As we did with the local Chinese restaurants (https://blog.luminoso.com/2014/01/08/luminoso-on-chinese-food/), Luminoso analyzed thousands of Yelp reviews for all Italian restaurants within a five mile radius of our offices in Cambridge, which helpfully includes Boston’s North End. While the results from both analyses are very similar, one key difference stuck out, indicating that the type of cuisine we choose to eat creates different customer expectations.
Discussion of the food dominates reviews of Italian restaurants on Yelp, and the more the review talks about the food the more likely the reviewer is to rate the restaurant highly. Calling out dishes by name correlates with higher ratings; our Insight Engine can quickly determine which terms are food names, based on word usage, even if the reviewer spelled “gnocchi” and “tortellini” with more imagination than accuracy. And, as with Chinese restaurants, authenticity is a desired quality. If the reviewers find the food “al dente,” ratings go up.
Just as we found for Chinese restaurants, the service (waiters, waitresses, and the seldom-appreciated hostess) is only mentioned in lower-rated reviews, able to garner much blame but little praise.
Where Italian restaurant reviews differ is in reviewers’ attitudes to ambiance. Looking at the Concept Cloud generated by the reviews, we see the expected clusters around the topics of food and service, but also a third cluster that isn’t in the Chinese restaurant data. This cluster focuses on the décor, the music, the noise, the mood.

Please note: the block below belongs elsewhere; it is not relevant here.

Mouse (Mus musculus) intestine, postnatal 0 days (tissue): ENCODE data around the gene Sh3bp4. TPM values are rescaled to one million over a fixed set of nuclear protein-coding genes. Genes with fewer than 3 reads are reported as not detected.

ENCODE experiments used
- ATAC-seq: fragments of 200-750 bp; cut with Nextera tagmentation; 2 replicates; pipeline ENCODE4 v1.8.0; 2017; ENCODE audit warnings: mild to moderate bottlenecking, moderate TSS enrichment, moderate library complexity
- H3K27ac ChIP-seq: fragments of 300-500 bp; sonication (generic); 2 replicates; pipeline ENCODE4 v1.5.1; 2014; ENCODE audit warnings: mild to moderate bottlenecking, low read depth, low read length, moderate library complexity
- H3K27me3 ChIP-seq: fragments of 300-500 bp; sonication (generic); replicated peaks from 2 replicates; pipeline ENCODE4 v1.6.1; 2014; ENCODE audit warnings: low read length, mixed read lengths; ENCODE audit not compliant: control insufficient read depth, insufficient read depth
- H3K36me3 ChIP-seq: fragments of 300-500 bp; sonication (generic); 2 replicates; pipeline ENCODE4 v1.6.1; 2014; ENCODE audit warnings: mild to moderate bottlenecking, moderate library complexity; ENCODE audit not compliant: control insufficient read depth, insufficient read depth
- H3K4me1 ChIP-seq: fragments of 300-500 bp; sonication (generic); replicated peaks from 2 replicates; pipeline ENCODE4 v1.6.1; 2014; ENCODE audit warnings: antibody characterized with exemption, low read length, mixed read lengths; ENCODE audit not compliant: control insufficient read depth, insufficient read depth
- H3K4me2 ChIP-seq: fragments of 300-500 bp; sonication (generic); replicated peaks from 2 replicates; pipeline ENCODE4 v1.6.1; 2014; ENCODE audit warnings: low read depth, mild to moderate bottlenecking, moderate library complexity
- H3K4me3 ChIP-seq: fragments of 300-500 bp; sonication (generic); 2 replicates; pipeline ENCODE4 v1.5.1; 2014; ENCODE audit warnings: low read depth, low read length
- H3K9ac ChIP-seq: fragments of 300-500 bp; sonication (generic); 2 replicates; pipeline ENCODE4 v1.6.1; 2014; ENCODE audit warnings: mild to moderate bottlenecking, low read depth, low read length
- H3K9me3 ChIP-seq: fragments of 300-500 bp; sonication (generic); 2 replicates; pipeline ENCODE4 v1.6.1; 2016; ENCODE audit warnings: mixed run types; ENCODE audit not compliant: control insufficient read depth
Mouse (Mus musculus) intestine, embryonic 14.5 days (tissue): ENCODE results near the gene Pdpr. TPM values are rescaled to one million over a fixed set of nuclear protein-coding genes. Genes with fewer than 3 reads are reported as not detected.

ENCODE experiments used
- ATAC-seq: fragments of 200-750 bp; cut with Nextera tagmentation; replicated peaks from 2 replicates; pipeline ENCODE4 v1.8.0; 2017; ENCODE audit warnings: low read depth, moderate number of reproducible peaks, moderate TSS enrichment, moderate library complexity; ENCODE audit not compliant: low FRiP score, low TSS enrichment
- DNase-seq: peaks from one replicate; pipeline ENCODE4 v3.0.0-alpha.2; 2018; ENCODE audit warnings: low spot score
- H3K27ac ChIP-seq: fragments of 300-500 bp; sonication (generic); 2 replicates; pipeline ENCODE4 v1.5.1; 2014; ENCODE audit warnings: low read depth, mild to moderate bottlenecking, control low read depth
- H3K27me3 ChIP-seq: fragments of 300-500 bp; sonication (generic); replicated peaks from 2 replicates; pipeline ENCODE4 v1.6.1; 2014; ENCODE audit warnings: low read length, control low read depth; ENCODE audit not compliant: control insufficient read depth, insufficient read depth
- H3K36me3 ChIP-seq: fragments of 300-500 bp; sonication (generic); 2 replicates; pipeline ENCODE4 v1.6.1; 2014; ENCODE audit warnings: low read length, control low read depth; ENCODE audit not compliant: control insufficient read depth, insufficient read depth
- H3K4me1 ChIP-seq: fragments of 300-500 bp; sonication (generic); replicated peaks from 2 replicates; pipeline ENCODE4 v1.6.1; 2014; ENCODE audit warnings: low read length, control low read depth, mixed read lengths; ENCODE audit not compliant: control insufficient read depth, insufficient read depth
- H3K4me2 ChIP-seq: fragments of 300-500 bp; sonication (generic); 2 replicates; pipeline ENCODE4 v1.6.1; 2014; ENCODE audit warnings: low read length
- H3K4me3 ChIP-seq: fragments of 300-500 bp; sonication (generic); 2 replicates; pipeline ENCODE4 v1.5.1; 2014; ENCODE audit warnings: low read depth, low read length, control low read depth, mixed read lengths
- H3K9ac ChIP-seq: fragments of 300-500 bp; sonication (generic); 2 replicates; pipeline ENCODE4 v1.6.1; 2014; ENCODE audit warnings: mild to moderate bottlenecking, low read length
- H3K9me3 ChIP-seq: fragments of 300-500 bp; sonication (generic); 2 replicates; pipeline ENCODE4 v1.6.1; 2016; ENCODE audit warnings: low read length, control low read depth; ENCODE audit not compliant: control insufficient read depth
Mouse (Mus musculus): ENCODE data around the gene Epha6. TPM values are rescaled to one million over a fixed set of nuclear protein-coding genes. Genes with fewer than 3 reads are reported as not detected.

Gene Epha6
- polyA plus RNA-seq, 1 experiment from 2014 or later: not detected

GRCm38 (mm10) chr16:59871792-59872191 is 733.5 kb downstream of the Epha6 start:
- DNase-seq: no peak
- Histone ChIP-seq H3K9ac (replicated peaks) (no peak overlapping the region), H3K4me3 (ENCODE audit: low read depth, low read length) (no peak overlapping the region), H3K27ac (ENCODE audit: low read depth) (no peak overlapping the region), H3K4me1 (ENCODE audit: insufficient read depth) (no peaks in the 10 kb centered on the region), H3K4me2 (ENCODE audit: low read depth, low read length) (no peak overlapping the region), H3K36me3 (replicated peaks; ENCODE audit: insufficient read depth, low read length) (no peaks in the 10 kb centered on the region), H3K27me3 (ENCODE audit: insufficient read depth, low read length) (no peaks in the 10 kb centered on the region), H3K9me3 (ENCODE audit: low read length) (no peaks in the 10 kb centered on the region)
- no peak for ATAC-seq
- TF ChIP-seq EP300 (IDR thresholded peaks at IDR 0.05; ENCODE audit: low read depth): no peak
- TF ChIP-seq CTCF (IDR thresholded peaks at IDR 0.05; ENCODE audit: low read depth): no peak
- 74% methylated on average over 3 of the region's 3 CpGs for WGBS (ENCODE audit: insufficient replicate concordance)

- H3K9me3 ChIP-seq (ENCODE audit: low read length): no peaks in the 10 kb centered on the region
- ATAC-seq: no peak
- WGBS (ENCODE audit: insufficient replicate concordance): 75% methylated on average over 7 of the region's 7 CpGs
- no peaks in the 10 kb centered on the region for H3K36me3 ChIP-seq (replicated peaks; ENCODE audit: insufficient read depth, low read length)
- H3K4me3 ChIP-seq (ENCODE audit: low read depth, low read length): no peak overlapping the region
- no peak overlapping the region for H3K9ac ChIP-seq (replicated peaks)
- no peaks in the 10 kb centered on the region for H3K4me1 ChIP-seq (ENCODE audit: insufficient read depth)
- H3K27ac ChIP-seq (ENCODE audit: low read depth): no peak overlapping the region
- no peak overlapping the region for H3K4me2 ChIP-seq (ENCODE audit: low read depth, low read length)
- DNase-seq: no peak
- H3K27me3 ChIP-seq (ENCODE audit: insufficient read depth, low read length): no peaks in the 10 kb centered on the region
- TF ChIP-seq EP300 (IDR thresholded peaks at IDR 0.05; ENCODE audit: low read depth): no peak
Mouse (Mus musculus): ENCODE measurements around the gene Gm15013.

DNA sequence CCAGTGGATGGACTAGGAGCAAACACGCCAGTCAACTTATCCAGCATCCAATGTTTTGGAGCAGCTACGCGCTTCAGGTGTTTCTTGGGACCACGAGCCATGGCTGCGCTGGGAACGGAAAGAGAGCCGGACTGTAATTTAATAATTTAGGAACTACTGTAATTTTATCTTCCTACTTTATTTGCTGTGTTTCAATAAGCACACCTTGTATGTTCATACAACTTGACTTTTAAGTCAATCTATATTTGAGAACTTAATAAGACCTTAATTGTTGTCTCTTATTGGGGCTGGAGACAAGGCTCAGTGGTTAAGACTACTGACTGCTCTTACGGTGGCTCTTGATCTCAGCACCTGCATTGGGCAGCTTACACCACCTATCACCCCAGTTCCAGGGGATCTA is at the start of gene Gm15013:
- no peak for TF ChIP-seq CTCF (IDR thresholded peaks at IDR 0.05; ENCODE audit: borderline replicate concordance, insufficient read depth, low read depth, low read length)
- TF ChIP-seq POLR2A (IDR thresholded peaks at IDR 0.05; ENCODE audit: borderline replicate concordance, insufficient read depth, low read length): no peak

This implies that Bostonians go to Chinese restaurants to be served food, but visit Italian restaurants for something more. They go for the experience. They’re not all going for the same experience, however. Some want a romantic Italian restaurant where they can take a date. Others want a family restaurant where they feel like they’ve come home.
Therefore, it’s much more important for an owner of an Italian restaurant to focus on how their locations feels, looks, sounds, and how their staff interacts with their customers, than it is for the owner of a Chinese restaurant. They won’t get good reviews for service, because good reviews for service are very rare, but that good service will translate into a good experience, and thus a good review for the ambience.
Of course, it still comes back to the food, in both cuisines. If the food isn’t good, if it’s bland or boring, then no one will stay, even in the nicest atmosphere. If the food is delicious, spicy and authentic, then a good ambience is nice, but your customers would still buy it out of the back of a truck.